Many who are unfamiliar with the Court system are unaware of the large number of cases that are handled in New Jersey Family Courts on an ongoing basis. Divorce proceedings and disputes between litigants who are married and seeking divorced, or those already divorced are handled in the Matrimonial part if the Family Court. A large percentage of these cases fall under the “Non-Dissolution” category, as they involve cases mostly concerning custody of children and child support where the litigants are unmarried or who have chosen to have these issues addressed without filing for divorce. Many cases in this area can be quickly addressed, as they often involve only the setting of a proper amount of child support to be paid, which is calculated using the New Jersey Child Support guidelines once the litigants provide information as to their incomes. For this reason, our courts often employ the services of hearing officers, who are non-judges that conduct the initial part of the hearing to conduct the fact-finding and apply the Guidelines, issuing a proposed decision that the parties can accept or then argue before a Family Court judge. As these hearings are often conducted daily involving dozens of cases on a given day in some counties, several who have been litigants in this system have referred to it as “fast-food justice.”
However, some cases in the non-dissolution category are very complex, such as complex custody disputes involving children with special needs, self-employed individuals that earn income that cannot be easily calculated from a tax return and other cases where numerous witnesses may need to testify or documentation and evidence that must be obtained through discovery or the subpoena process. Unfortunately, as in the recent case of J.G. v. J.H., complex cases can be caught up in this system and do not receive the attention that they require. In that matter, which involved the issues of child custody and parenting time, the hearing judge denied a litigant’s attorney the right to participate in the proceedings, to conduct discovery, engage in cross-examination and call witnesses to testify.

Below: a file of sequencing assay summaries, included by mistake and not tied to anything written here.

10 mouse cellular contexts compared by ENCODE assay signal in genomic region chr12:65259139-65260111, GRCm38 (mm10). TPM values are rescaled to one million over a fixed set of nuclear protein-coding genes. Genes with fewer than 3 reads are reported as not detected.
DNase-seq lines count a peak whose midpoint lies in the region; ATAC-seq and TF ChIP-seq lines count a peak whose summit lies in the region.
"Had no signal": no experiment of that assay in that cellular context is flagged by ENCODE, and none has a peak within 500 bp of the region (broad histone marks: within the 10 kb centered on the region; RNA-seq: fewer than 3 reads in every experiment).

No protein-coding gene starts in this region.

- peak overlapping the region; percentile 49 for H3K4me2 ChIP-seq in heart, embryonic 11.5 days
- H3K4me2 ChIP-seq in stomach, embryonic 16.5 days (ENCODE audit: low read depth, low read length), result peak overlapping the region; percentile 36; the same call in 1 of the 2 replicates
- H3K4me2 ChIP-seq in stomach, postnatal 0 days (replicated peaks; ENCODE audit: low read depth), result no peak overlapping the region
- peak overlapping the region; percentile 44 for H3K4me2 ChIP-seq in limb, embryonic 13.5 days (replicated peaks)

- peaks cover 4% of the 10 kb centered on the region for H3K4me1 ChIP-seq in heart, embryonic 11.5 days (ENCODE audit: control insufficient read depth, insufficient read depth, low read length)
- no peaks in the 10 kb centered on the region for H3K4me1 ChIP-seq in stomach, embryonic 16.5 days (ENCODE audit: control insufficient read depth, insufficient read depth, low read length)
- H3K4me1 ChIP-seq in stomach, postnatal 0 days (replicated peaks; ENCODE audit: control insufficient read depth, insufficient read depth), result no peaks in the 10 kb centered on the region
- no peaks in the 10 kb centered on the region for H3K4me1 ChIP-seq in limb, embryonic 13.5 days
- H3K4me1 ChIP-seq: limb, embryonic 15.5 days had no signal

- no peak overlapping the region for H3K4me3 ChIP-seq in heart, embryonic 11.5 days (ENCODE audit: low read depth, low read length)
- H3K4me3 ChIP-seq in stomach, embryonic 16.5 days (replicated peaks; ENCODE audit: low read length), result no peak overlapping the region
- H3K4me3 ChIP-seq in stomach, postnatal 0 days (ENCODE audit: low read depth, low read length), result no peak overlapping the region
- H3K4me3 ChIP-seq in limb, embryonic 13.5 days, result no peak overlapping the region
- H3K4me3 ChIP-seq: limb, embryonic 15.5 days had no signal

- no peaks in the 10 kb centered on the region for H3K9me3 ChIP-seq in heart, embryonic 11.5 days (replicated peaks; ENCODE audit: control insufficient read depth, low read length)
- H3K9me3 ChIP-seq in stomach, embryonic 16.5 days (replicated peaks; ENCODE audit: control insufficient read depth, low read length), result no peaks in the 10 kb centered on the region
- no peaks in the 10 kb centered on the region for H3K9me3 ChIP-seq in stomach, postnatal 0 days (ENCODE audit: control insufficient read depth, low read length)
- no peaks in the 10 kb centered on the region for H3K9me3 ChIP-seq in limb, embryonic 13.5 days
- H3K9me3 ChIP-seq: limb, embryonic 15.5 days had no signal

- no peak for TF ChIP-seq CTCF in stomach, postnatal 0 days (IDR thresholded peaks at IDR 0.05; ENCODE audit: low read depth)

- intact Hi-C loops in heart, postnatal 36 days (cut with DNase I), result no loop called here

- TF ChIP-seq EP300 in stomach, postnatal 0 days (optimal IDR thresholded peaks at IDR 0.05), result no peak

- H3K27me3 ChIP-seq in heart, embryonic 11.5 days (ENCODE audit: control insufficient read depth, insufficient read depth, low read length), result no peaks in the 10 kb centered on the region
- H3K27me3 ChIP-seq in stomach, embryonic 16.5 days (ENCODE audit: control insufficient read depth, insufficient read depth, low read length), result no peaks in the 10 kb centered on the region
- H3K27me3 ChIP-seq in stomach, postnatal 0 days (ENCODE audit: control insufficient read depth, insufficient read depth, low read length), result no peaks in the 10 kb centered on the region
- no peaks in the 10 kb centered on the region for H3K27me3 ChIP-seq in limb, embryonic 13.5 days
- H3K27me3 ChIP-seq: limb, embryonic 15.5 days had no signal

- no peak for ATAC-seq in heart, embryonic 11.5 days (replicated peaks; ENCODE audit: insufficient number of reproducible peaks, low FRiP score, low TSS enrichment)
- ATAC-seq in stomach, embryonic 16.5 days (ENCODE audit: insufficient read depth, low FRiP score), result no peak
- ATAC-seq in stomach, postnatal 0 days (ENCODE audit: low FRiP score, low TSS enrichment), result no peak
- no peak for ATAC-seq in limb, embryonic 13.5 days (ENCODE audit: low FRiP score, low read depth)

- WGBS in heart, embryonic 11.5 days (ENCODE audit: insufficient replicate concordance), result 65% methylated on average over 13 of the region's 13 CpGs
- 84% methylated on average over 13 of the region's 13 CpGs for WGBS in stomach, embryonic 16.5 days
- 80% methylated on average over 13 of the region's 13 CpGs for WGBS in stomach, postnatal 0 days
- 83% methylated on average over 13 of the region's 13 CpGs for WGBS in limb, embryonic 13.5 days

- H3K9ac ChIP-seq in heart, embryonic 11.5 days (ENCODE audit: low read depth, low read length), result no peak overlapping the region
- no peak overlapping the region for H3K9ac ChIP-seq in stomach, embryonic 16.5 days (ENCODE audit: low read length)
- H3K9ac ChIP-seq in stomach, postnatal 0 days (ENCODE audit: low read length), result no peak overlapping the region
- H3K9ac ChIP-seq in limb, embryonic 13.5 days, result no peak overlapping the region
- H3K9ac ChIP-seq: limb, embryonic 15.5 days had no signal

In its decision, the Appellate Division outlined that all Courts are to follow the same procedures when custody is an issue, regardless of whether the parties are married, divorced or never married. First, the matter is to be sent to Custody and Parenting Time Mediation. Second, if mediation is unsuccessful, and there is conflicting information about which parent can serve the long-term, best interest of the child, a Social Investigation Report is to be conducted. Upon request, the Court can also allow the parties to conduct discovery to obtain evidence. Thereafter, the Court must conduct a thorough plenary hearing to hear the testimony of the parties and witnesses, review the evidence presented and to an afford an attorney for either party to cross-examine witnesses -all to make fact-findings and apply the statutory factors of NJ.S. 9:2-4, to fashion a custody arrangement and plan for parenting time that is commensurate with the child’s best interests and welfare.
The bottom line while all cases are to be treated equally, mistakes happen and not all are correctable or may be costly to correct. While your case may be very important to you and your children, if a mistake is made in the handling of your case, you may not get the outcome you deserve. It is for this reason that a party is best served by employing the services of an experienced, family law attorney to navigate the nuances of the legal system in order to achieve the best possible outcome.